Report: Fewer physicians are seeing Medicaid patients
Although advocates and politicians are increasing their call for improved access to medical care and medical homes for everyone, the reality is that the proportion of U.S. physicians accepting Medicaid patients has fallen slightly over the past decade, according to a national study by the Center for Studying Health System Change (HSC).
In 2004-05, the HSC report said, 14.6% of physicians reported that they received no revenue from Medicaid, an increase from 12.9% in 1996-97. There also were small increases in the percentage of physicians not accepting new Medicaid patients. The drops came despite increases in Medicaid payment rates and enrollment.
HSC senior fellow Peter Cunningham said a more striking trend is that care of Medicaid patients is becoming increasingly concentrated among a smaller proportion of physicians who tend to practice in large groups, hospitals, academic medical centers, and community health centers. Relatively low payment rates and high administrative costs are likely contributing to decreased involvement with Medicaid among physicians in solo and small group practice, he said.
But Mr. Cunningham tells State Health Watch it is unclear whether the decline in physician participation creates a problem for Medicaid participants.
"There already has been a fair amount of concentration," he says, "particularly around public hospitals and community health centers. To the extent that facilities become dependent on Medicaid revenue and there are cutbacks, it could lead to decreased access and quality of care."
HSC reports that Medicaid payment rates are considerably lower than payments from Medicare or private health insurance and historically have deterred physician participation in Medicaid. The 21% of physicians who reported accepting no new Medicaid patients in 2004-05 was a rate six times higher than for Medicare patients and five times higher than for privately insured patients, according to HSC's Community Tracking Study Physician Survey. About half of physicians reported accepting new Medicaid patients in 2004-05, compared with more than 70% for Medicare and privately insured patients.
Small part of practice
For most physicians who care for Medicaid patients, Medicaid is a relatively small part of their practice. Among all physicians who provide any care to Medicaid patients, about 60% derive less than 20% of their total practice revenue from Medicaid. But those physicians account for only about 28% of care that physicians provide to Medicaid patients in dollar terms. In contrast, HSC said, about one-fourth of physicians derive 30% or more of their practice revenue from Medicaid, but those physicians account for more than half of all physician care provided to Medicaid patients.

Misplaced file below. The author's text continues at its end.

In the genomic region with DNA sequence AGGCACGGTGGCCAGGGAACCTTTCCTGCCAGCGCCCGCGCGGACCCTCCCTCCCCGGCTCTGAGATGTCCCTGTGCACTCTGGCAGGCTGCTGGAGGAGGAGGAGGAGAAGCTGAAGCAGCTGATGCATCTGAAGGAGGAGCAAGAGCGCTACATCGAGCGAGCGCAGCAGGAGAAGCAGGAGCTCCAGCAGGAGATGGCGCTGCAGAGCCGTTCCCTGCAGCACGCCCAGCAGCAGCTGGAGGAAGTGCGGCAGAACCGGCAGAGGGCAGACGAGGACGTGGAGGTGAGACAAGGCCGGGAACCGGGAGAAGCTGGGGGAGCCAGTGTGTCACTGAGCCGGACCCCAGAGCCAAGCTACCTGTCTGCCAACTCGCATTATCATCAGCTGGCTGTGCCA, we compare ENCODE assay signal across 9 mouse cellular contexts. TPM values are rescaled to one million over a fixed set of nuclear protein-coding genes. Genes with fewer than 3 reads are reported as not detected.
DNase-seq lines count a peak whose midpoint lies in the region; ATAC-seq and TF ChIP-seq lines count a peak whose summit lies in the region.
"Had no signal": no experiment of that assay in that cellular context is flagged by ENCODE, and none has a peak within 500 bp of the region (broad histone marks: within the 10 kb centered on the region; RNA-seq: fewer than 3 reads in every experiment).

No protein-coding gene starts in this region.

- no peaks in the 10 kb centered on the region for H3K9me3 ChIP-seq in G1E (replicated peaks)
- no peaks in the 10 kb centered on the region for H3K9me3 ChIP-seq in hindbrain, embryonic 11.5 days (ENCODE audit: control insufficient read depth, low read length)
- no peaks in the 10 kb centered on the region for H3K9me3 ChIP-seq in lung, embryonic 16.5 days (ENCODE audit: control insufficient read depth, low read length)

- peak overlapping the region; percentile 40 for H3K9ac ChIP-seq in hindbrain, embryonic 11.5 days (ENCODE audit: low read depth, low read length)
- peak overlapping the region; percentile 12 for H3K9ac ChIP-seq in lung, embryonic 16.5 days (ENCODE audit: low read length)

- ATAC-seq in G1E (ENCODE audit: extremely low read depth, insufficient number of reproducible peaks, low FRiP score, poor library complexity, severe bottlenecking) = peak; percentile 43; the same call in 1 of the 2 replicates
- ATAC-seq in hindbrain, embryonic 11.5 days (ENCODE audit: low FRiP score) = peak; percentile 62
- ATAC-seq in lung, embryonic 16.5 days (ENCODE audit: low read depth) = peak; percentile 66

Mr. Cunningham said care of Medicaid patients is becoming increasingly concentrated among the minority of physicians who provide a relatively large amount of care to Medicaid patients. The proportion of all Medicaid physician revenue accounted for by physicians who derived 30% or more of their practice revenue from Medicaid increased from 43.1% in 1996-97 to 51% in 2004-05. And the proportion of Medicaid physician revenue accounted for by physicians deriving less than 20% of practice revenue from Medicaid decreased from about 38% to 28.4%.
"At least part of this shift is explained by the fact that physicians with lower levels of Medicaid participation are increasingly reluctant to take new Medicaid patients," Mr. Cunningham wrote. "For physicians with between 1% and 9% of practice revenue from Medicaid, the percentage not accepting new Medicaid patients increased from 20.7% in 1996-97 to 27.1% in 2004-05. By contrast, less than 3% of physicians who derive 30% or more of their revenue from Medicaid were not accepting new patients, and this has not changed over the past decade."
The survey found the increasing concentration of care of Medicaid patients is also characterized by a shift away from small, office-based practices toward larger group practices and institution-based practices, including hospitals, academic medical centers, and community health centers. A much higher percentage of physicians in solo or small group practices derive little or no revenue from Medicaid, compared with physicians in institutional settings and other practice types, the researchers said, while more than half of institutional providers derive 20% or more of their practice revenue from Medicaid. However, physicians in solo or small group practices still provide a substantial amount of medical care to Medicaid patients, accounting for more than 40% of all physician Medicaid revenue in 2004-05, compared to 30.5% for institutional providers.
But the trend has been for care of Medicaid patients to shift away from smaller practices over the past decade. Part of that shift reflects the fact that physicians increasingly are moving out of smaller practices and into larger groups and other practice settings. Also, physicians remaining in solo practice or smaller groups are increasingly closing their practices to new Medicaid patients.